I was very encouraged last week after reading a blog by Roger Sherman, Chief of the FCC’s Wireless Bureau, on the Commission’s draft report and order to modernize and streamline the rules for cellular licenses in the 800 MHz band.
During the year that the FCC set aside spectrum for the first cellular licenses, Ronald Reagan was President, Lady Diana Spencer married Prince Charles, MTV was launched and video killed the radio star. A lot can change in 30 years.
When these cellular licenses were first granted, the rules required a great deal of information on each cell site that the licensee used to provide service. Almost any time the licensee made a change to a cell site, or the equipment on it, new filings had to be prepared by the licensee and processed by the Commission. Changes like antenna model number, antenna center height, or structure height. And although the Commission later required filings for boundary sites only, the vast majority of these filings made little, if any, change to the service the consumer was receiving. The paperwork merely reflected changes that are necessary to keep the network running and meeting customer demand.
Since networks are constantly responding to changes in environment (like trees leafing out or the construction of new buildings), as well as customer needs, these filings occurred frequently. As a side note, the FCC, the FAA and local authorities already have other rules and requirements that apply to tower siting, so some of the tower-specific information that’s filed with cellular changes already exists in other systems. The current rules are indeed burdensome and can stall progress, especially when the licensee must wait for Commission approval before changes can be made to provide service.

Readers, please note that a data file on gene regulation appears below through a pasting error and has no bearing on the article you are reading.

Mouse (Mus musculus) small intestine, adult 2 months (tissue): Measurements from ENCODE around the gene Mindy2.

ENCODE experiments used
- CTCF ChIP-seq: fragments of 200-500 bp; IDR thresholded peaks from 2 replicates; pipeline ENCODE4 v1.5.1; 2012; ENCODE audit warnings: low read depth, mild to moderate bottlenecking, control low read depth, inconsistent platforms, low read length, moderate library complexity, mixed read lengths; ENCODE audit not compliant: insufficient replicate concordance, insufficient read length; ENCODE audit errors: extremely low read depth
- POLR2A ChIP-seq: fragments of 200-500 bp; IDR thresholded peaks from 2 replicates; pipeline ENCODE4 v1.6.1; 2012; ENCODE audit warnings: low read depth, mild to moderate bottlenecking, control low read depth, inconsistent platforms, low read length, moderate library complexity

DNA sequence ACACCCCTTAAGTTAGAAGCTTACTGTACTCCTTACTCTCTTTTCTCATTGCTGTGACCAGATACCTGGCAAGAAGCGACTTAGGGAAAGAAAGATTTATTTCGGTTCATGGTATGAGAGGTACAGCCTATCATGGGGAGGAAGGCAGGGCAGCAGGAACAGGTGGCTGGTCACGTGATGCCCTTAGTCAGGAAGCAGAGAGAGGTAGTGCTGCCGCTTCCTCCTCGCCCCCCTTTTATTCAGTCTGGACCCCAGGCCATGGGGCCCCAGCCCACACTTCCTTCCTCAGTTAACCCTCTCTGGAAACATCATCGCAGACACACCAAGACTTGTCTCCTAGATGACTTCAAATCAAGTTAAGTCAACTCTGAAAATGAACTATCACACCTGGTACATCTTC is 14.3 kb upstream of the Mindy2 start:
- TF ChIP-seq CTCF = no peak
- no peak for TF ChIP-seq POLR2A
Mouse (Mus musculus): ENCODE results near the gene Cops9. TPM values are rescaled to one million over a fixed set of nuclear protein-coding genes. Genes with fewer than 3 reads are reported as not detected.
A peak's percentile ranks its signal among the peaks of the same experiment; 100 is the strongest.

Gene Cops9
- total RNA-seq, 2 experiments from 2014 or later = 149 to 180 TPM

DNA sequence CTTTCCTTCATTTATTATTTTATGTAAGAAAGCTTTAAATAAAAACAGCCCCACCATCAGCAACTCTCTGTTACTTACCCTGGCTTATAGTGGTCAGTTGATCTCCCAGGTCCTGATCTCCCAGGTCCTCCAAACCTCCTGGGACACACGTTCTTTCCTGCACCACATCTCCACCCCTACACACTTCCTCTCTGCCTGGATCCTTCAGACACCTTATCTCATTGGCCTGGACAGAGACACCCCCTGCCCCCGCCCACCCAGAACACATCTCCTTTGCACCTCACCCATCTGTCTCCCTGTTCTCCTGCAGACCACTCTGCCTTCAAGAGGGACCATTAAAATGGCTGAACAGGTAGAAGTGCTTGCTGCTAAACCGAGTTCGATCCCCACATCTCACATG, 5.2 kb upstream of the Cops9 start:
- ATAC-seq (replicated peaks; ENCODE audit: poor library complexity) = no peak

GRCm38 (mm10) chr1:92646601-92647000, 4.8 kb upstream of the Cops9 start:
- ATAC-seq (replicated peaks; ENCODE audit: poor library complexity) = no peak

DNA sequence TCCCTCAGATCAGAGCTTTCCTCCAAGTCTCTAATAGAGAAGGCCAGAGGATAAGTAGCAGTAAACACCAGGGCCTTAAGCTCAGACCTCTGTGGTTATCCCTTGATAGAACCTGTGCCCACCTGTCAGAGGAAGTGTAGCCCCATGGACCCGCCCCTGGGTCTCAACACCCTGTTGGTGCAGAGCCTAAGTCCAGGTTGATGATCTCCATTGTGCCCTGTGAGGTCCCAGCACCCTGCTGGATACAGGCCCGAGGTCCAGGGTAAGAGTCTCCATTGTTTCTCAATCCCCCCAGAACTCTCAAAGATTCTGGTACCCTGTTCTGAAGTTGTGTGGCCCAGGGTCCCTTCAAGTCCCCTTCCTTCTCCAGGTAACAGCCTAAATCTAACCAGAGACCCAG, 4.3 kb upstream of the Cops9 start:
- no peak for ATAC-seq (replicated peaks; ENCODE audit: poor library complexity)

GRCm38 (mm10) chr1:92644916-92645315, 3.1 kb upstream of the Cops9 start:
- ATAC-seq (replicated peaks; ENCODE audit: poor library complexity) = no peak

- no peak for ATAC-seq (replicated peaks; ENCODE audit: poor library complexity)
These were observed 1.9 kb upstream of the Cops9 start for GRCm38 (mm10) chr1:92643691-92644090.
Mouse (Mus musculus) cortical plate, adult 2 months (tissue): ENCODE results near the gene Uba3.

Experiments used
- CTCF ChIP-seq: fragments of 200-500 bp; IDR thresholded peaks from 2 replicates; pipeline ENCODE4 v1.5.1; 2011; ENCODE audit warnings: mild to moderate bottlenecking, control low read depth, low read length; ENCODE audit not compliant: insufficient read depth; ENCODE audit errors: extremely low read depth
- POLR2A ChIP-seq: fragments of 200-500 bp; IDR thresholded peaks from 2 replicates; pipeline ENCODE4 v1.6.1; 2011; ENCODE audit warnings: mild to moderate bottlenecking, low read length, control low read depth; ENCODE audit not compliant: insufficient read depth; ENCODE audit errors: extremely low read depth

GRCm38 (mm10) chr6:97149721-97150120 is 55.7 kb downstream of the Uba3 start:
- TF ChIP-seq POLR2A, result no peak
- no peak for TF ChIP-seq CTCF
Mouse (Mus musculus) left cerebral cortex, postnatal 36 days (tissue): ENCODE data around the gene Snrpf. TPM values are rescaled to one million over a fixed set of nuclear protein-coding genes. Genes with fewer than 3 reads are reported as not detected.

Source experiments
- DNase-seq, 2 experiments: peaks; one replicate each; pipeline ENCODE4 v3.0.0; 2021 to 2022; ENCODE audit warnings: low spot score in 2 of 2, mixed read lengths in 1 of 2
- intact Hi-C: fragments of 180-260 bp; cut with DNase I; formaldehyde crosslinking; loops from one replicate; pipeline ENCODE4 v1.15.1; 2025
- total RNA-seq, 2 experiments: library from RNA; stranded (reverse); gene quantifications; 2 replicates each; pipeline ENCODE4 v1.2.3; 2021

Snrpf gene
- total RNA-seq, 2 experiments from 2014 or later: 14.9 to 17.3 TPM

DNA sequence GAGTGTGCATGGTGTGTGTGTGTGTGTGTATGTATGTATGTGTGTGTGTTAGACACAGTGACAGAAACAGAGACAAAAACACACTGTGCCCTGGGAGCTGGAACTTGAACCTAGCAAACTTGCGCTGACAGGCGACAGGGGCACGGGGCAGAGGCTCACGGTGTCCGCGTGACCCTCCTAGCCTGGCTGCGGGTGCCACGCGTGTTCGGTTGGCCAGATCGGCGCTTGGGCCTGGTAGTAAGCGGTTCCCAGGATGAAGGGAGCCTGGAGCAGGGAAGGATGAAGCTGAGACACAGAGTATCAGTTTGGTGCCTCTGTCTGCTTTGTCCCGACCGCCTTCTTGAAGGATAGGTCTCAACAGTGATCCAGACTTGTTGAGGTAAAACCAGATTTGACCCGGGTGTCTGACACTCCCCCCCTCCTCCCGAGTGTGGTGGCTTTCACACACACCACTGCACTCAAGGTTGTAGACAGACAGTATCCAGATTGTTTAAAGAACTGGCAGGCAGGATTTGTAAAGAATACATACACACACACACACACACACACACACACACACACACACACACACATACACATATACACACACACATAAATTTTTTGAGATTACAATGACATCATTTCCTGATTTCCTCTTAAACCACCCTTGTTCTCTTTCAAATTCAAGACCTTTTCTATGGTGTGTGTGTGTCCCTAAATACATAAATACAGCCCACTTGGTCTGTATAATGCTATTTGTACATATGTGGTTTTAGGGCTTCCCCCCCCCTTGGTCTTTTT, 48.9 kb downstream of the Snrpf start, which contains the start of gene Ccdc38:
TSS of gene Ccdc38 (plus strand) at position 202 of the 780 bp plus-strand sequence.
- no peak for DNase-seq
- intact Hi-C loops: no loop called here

Other commercial wireless services, like PCS, AWS and 700 MHz (which are used to provide similar services that are in the 800 MHz band) were licensed not on a site-by-site basis but on a geographic area basis. Under the geographic area-based licensing system, the licensee is authorized to construct anywhere within a particular geographic-licensed area, subject to certain technical rules and having the proper tower filings and authorizations. This system provides licensees the flexibility necessary to respond to the needs of its customers without prior agency approval and further lessens the paperwork burden on licensees as well as the Commission.
We’re pleased that the proposal currently before the Commission will streamline the 800 MHz rules and make the transition from site-by-site to geographic area licensing. And while some vestiges of site-by-site licensing may still remain in the proposal, those are to be expected when moving from such a complex, 30-year-old licensing regime.
The Commission also has before it a companion item – a proposal to allow for the use of power spectral density (PSD) to measure power in the cellular band. AT&T filed a petition asking for this change to allow us to deploy long term evolution (LTE) in the cellular band. This rule change was already made in the PCS, AWS and 700 MHz bands and is urgently needed as carriers are deploying LTE now.
We commend the Commission for taking steps to remove outdated, burdensome rules that hinder the deployment of wireless infrastructure and we look forward to learning more about the Commission’s report and order and further notice.